Sometimes finding interesting substitutions for a Dominant 7th can lead to some new melodic material and some fresh inspiration in a common harmonic environment (Dominant 7th). This exercise uses Major 7 (#5) descending by major 3rds over one dominant 7th chord to create an idea that sounds colorful and different than a standard Lydian Dominant melody.
Over C7 the melody will outline Bb Major 7(#5), Gb Major 7(#5), D Major 7(#5) and back to Bb Major 7(#5). By playing a sequential motif grouped in 5 over this descending Major 7(#5) progression, we get an interesting melody that still sounds like C7 yet introduces some well organized approach notes and/or tensions (nat 9, b9, nat 11, #11, 13). The exercise is played in eight-notes and than again in triplets. The PDF contains a more detailed explanation of both the Major 7(#5) substitutions and the groupings of 5.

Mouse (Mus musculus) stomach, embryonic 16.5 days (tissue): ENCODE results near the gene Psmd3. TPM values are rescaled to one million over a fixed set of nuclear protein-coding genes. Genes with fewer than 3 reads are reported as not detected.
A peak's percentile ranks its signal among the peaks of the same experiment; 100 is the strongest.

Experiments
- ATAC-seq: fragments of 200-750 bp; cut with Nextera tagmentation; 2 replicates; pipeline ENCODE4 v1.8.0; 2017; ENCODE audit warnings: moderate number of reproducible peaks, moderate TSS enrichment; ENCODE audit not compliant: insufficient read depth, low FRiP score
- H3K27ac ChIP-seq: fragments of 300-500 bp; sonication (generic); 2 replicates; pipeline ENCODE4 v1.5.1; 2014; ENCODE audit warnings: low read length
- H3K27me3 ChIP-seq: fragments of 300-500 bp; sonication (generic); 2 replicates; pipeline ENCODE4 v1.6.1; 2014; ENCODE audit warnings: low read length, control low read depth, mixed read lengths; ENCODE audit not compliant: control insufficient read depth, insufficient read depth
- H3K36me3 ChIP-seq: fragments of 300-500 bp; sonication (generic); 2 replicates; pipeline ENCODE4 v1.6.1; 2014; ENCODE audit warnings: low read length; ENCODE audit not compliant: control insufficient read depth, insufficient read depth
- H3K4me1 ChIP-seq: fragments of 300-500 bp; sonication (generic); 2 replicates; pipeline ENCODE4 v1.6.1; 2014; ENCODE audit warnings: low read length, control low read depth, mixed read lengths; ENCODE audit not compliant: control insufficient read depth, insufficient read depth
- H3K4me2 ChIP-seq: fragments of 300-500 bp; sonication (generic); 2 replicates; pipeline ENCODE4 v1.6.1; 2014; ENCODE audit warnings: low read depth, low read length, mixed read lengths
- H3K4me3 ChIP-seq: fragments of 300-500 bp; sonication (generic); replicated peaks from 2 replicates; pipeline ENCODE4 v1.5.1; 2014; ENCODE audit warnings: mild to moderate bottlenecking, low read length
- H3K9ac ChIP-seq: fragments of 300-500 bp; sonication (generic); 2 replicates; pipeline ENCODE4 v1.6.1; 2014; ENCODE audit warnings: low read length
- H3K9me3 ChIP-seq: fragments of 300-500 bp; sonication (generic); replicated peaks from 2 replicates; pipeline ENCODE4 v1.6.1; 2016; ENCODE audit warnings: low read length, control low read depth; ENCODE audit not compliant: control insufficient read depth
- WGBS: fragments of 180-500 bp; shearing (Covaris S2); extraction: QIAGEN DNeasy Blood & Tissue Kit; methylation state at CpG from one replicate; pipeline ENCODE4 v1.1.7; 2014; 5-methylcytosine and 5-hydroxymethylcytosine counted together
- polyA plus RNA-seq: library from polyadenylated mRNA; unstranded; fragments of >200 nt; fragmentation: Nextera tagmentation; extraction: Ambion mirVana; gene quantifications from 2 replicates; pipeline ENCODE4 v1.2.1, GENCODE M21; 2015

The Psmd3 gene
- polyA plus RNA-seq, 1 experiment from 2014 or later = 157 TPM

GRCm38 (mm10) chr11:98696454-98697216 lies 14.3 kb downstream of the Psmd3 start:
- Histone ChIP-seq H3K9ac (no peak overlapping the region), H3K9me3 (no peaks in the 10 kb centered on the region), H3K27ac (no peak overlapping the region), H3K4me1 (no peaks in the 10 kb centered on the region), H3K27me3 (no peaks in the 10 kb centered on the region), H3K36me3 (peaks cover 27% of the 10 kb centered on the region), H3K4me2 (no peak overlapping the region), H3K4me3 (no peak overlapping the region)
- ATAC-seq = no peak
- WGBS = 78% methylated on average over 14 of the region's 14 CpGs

It’s also interesting to notice that the entire melodic/harmonic phrase comes from the (classical) augmented scale: over C7 the Bb classical augmented scale is Bb Db D F Gb A Bb (which is comprised of 2 augmented triads a half step apart: Bb augmented triad and A augmented triad). This melodic exercise works over major and minor chords as well… The melody that I’ve associated with C7 could therefore be played over Bb Major 7, Gb Major 7, or D Major 7 or their relative minors; G minor, Eb minor and B minor. The options are limitless once you add some rhythmic variation.